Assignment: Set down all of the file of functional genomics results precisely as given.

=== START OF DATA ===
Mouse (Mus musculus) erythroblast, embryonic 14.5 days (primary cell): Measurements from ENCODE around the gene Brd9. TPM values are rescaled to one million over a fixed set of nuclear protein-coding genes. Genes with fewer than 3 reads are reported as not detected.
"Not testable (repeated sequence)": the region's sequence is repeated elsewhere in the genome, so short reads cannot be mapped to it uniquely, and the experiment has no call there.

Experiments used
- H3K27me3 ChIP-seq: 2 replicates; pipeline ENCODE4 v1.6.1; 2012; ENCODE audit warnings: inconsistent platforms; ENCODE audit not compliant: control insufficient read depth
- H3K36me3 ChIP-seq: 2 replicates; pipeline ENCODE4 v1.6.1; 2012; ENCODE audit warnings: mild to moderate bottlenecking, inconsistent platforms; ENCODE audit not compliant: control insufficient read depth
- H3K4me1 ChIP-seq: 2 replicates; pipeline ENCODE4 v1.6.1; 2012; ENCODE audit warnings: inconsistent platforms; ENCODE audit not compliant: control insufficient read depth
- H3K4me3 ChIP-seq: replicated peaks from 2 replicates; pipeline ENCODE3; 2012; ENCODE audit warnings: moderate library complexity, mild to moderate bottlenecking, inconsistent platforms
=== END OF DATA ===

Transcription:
Mouse (Mus musculus) erythroblast, embryonic 14.5 days (primary cell): Measurements from ENCODE around the gene Brd9. TPM values are rescaled to one million over a fixed set of nuclear protein-coding genes. Genes with fewer than 3 reads are reported as not detected.
"Not testable (repeated sequence)": the region's sequence is repeated elsewhere in the genome, so short reads cannot be mapped to it uniquely, and the experiment has no call there.

Experiments used
- H3K27me3 ChIP-seq: 2 replicates; pipeline ENCODE4 v1.6.1; 2012; ENCODE audit warnings: inconsistent platforms; ENCODE audit not compliant: control insufficient read depth
- H3K36me3 ChIP-seq: 2 replicates; pipeline ENCODE4 v1.6.1; 2012; ENCODE audit warnings: mild to moderate bottlenecking, inconsistent platforms; ENCODE audit not compliant: control insufficient read depth
- H3K4me1 ChIP-seq: 2 replicates; pipeline ENCODE4 v1.6.1; 2012; ENCODE audit warnings: inconsistent platforms; ENCODE audit not compliant: control insufficient read depth
- H3K4me3 ChIP-seq: replicated peaks from 2 replicates; pipeline ENCODE3; 2012; ENCODE audit warnings: moderate library complexity, mild to moderate bottlenecking, inconsistent platforms